A Bishop drops a bombshell  
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Dr. Paul Collins

A Bishop drops a bombshell

A commentary on Bishop Geoffrey Robinson’s Confronting Power and Sex in the Church. Reclaiming the Spirit of Jesus, Mulgrave, Victoria, John Garratt Publishing, 2007.

Personally Bishop Geoffrey Robinson is a rather reserved man, not much given to small talk or being the life of the party. As one reporter put it, personally he is “shy and guarded”. With a Doctorate in Canon Law from Rome, he is one of Australia’s leading canonists who for many years headed the tribunal of the archdiocese of Sydney. He was appointed Auxiliary Bishop of Sydney in 1984 and retired twenty years later in 2004, even though he was only sixty-seven years old and had not reached the mandatory retirement age of seventy-five. The official reason given for his retirement was ‘ill health’, but it was clear to insiders that the real problem was incompatibility between himself and Archbishop George Pell who had been appointed to Sydney from Melbourne in 2001.

Back in 1994 Robinson had been elected by the Australian Catholic Bishops Conference to what Robinson himself calls in his book “a position of leadership in responding to revelations of (sexual) abuse, and for the following nine years I was at the heart of this storm within my country.” The victim of an act of sexual abuse himself by a stranger when he was a teenager, Robinson increasingly became the champion of the victims. It was he who was instrumental in drawing up the Towards Healing protocols which now govern the way the Catholic church deals with accusations of sexual abuse in Australia. However, his championing of victims rights didn’t earn him friends in the Vatican. He reports that his public criticism when talking to a group of abuse victims in 1996 of John Paul II’s failure to respond adequately to the crisis led to two letters from the Vatican’s Congregation for Bishops which expressed “the on-going concern of the Congregation that you have in recent months expressed views that are seriously critical of the magisterial teaching and discipline of the church.” This, of course, was nonsense, but nevertheless within a couple of months the Congregation for the Doctrine of the Faith (CDF) was involved. Robinson admits in his book that he “felt personally hurt by this criticism”.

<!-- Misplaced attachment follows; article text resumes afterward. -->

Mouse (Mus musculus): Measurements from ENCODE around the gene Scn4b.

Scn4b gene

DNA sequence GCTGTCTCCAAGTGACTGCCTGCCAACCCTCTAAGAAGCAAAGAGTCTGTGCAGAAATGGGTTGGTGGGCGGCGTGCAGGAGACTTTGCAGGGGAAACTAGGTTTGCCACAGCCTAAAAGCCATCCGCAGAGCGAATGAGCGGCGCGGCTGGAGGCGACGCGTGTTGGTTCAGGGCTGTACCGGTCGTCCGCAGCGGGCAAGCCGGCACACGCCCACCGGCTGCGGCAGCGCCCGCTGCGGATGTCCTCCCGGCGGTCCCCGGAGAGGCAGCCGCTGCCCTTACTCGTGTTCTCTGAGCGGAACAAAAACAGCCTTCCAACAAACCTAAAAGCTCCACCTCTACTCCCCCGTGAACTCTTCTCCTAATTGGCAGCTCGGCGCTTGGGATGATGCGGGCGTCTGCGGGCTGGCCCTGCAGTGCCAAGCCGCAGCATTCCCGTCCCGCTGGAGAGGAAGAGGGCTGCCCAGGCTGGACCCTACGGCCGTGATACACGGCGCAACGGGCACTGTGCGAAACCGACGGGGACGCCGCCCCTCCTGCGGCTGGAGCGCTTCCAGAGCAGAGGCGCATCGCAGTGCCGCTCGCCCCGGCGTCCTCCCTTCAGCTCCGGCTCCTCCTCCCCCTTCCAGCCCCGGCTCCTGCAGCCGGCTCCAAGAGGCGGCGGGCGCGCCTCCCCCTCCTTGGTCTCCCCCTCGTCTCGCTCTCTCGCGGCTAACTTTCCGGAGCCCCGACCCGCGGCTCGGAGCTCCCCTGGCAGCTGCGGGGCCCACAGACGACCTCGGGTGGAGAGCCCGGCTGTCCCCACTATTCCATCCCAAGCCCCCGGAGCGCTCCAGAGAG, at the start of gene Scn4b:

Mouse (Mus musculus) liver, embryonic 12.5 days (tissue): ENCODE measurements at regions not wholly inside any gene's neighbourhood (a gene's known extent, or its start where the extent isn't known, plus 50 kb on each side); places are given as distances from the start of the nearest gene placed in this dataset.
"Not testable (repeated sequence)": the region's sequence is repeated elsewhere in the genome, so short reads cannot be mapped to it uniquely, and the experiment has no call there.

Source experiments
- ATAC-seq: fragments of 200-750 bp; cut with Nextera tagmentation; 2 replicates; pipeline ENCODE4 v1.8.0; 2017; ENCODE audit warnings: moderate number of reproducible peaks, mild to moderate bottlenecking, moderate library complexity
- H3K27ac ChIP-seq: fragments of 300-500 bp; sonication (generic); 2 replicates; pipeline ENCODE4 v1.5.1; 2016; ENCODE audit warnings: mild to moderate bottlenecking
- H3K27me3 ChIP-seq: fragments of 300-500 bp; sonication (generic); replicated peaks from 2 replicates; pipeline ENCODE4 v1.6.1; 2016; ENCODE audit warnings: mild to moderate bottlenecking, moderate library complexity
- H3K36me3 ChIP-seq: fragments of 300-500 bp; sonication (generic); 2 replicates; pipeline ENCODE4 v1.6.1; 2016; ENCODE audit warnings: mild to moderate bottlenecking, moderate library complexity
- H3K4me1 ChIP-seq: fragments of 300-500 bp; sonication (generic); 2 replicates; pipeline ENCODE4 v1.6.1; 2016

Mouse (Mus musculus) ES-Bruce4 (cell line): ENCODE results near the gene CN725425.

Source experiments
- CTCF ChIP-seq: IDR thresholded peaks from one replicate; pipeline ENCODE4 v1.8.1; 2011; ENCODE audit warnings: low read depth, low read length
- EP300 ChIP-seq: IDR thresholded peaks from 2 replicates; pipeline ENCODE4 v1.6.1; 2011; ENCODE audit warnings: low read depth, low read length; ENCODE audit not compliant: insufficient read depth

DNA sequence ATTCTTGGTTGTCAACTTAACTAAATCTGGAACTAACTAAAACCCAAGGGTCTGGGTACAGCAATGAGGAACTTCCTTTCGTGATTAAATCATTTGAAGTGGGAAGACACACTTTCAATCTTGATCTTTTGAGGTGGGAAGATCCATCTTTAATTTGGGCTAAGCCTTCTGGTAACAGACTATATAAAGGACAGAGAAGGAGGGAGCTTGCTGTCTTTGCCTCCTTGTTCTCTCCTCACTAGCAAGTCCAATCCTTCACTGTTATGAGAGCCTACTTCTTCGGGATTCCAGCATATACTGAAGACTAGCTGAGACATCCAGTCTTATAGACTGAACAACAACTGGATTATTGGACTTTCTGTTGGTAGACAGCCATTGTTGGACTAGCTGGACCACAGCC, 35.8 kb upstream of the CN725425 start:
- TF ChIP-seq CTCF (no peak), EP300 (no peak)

In Australia the sexual abuse storm reached its most intense point in August 2002 when Archbishop George Pell was accused and voluntarily stood down. The accusation was that in 1961 or 1962 he had abused a twelve year old altar boy at a camp when Pell was an eighteen or nineteen-year-old student for the priesthood. Although not primarily responsible for this case, at the time Robinson was still involved with the church’s National Committee for Professional Standards and was inevitably caught up in the controversy over the accusations against Pell. His position was complicated by the fact that he was Pell’s Auxiliary Bishop. A retired lay civil judge was appointed by the church to examine the whole affair and he reported that while the complainant was “impressive” and “truthful”, Pell denied the accusation under oath and the alleged sexual abuse could not be established “beyond reasonable doubt”, the standard applied in criminal trials in the common law tradition. The Archbishop was cleared and went on to become a cardinal.